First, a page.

The U.S. Department of Justice's new initiative, Justice AI, aims to modernize crime-fighting while adhering to ethical standards.

Ben Wodecki, Jr. Editor

February 23, 2024

2 Min Read
A superhero with Justice AI written on his chest
Getty Images / AI Business

At a Glance

  • The U.S. Department of Justice, the country's law enforcement agency, debuts Justice AI in bid to modernize crime-fighting.
  • The DOJ also named its first-ever chief AI officer.

The U.S. Department of Justice has launched Justice AI: a collaborative project to collect information on how AI can accelerate enforcement efforts.

Justice AI was unveiled by Deputy Attorney General Lisa Monaco during a speech at the University of Oxford. Over the next six months, this initiative will convene experts from civil society, academia, science and industry to provide insights on how AI will affect the DOJ’s efforts.

The findings of Justice AI will form the basis of a report for President Joe Biden about AI and the criminal justice system. The endeavor's ultimate goal is to “ensure we accelerate AI’s potential for good while guarding against its risks," Monaco said.

“Our work at the Department of Justice is to make sure that whatever comes now or next adheres to the law and is consistent with our values,” she added.

The DOJ is already making use of AI in its enforcement efforts, with Monaco citing use cases that include classifying and tracing the source of drugs and sifting through tips submitted to the FBI by the public. The FBI is the main investigative arm of the DOJ.

The DOJ is also using AI solutions to help comb through huge volumes of evidence including high-profile cases like the Jan. 6 Capitol riot in Washington.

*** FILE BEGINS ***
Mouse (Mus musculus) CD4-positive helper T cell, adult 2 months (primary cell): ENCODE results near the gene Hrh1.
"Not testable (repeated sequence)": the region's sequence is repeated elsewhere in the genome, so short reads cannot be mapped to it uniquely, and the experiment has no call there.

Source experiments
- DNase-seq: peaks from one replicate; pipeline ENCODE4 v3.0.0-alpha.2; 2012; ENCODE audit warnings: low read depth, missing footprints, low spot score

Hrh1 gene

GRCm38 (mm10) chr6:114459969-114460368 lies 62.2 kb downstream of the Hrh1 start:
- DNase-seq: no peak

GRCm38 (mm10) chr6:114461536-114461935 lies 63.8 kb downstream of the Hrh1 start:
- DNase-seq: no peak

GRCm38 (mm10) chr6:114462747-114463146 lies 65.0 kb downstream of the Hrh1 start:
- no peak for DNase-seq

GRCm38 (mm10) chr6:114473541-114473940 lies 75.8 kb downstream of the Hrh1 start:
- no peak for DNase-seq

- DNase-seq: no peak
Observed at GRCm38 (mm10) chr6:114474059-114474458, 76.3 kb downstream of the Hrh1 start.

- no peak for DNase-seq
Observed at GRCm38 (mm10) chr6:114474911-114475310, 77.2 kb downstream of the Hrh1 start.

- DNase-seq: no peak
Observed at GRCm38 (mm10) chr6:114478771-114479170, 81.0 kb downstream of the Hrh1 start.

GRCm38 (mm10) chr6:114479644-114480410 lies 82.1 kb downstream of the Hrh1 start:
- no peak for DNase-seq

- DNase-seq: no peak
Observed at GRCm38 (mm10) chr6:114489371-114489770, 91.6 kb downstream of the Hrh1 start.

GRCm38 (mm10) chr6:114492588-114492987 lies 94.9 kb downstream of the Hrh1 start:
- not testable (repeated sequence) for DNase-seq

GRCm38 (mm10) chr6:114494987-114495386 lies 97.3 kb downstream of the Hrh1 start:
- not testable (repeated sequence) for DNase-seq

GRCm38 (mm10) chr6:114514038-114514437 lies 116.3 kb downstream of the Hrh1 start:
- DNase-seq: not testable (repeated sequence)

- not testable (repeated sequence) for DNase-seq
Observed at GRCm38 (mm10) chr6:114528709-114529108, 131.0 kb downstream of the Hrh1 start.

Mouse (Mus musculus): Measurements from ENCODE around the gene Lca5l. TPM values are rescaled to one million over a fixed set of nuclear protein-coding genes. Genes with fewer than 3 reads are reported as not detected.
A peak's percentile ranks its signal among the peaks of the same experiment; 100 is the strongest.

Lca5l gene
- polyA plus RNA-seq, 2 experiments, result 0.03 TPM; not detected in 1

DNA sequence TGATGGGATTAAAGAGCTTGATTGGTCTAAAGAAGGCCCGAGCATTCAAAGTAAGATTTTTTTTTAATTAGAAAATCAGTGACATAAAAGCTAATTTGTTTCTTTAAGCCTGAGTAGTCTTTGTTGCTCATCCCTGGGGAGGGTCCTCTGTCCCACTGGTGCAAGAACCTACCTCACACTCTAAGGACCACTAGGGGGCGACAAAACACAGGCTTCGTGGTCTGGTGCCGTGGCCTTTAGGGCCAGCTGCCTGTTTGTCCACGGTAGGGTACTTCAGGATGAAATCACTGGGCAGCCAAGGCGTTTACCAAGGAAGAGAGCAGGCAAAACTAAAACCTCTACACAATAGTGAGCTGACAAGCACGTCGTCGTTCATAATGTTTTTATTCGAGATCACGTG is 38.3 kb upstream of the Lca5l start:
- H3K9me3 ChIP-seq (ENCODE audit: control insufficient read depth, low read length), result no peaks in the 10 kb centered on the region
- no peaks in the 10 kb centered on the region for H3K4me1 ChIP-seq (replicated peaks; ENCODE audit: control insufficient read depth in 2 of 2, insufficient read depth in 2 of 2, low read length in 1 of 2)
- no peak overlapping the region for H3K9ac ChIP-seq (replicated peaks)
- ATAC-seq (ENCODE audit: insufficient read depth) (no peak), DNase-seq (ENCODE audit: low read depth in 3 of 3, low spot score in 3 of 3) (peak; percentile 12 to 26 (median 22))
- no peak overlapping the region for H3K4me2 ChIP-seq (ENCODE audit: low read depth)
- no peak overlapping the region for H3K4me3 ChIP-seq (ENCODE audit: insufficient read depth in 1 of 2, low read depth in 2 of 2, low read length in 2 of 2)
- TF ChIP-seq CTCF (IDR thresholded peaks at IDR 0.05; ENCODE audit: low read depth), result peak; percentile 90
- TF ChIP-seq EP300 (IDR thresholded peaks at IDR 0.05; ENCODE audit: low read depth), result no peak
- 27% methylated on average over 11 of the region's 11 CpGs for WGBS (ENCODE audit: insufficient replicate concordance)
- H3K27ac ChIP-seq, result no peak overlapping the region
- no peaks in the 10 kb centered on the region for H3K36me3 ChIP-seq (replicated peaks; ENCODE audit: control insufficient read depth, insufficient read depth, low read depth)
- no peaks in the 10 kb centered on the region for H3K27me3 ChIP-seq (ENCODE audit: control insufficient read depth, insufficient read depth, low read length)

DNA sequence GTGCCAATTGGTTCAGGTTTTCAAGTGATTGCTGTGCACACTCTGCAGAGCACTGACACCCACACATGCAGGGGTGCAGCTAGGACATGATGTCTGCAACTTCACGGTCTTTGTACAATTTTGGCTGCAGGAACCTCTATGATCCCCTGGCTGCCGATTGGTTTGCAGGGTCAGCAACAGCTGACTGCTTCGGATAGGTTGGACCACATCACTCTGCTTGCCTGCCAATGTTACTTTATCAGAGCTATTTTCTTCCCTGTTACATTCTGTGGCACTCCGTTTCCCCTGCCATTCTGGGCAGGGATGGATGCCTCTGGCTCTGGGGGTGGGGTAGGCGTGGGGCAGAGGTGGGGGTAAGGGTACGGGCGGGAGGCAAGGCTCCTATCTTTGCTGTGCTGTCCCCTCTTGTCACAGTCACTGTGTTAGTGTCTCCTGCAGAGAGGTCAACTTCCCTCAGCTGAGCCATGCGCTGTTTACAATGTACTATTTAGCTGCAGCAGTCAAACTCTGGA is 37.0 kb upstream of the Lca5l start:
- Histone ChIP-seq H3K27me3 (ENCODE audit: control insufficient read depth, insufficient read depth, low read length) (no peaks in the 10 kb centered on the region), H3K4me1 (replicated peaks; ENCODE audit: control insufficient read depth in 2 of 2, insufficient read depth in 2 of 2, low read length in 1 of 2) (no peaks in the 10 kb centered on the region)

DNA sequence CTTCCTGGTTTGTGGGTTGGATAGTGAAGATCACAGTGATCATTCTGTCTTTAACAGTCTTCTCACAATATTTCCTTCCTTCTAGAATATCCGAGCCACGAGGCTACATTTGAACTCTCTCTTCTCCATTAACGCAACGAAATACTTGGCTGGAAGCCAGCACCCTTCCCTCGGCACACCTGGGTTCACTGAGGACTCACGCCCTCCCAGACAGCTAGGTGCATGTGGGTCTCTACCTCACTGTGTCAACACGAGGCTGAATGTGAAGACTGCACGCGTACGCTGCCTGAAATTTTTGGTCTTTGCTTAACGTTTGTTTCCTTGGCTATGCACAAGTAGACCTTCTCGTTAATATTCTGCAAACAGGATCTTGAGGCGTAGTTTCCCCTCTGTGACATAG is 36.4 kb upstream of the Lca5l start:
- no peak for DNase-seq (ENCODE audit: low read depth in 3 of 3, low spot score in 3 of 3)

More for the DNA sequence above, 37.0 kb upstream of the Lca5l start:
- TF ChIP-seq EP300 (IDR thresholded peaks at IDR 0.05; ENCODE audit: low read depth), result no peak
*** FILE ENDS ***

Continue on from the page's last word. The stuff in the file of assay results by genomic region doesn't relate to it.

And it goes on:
Monaco said AI has the potential to be “indispensable” to help identify and deter criminals but warned it could help bad actors.

“It can arm nation-states with tools to pursue digital authoritarianism, accelerating the spread of disinformation and repression. And we’ve already seen that AI can lower the barriers to entry for criminals and embolden our adversaries.”

The Justice AI project is part of the DOJ’s wider efforts to embrace AI. This week, it appointed its first chief AI officer. Jonathan Mayer is an assistant professor at Princeton University’s Department of Computer Science and School of Public and International Affairs. He holds a doctorate in computer science from Stanford and also graduated from the Stanford Law School.

Mayer will advise the attorney general and Justice Department leadership on matters related to AI and cybersecurity. He previously advised Vice President Kamala Harris on tech when she was a senator.

Mayer’s appointment comes a year after the DOJ launched a Disruptive Technology Strike Force to safeguard advanced tech from being unlawfully acquired by foreign adversaries.

One year on from its formation, the Strike Force has charged 14 cases involving alleged sanctions and export control violations and unlawful transfers of sensitive information and military-grade technology to Russia, China or Iran. Cases include those where individuals attempted to procure semiconductor components for the Russian military and source code from iPhone maker Apple for a China-based company.

To neutralize adversaries, Monaco said authorities “need to zero in on AI” to ensure the technology is not used to threaten U.S. national security.

About the Author(s)

Ben Wodecki

Jr. Editor

Ben Wodecki is the Jr. Editor of AI Business, covering a wide range of AI content. Ben joined the team in March 2021 as assistant editor and was promoted to Jr. Editor. He has written for The New Statesman, Intellectual Property Magazine, and The Telegraph India, among others. He holds an MSc in Digital Journalism from Middlesex University.

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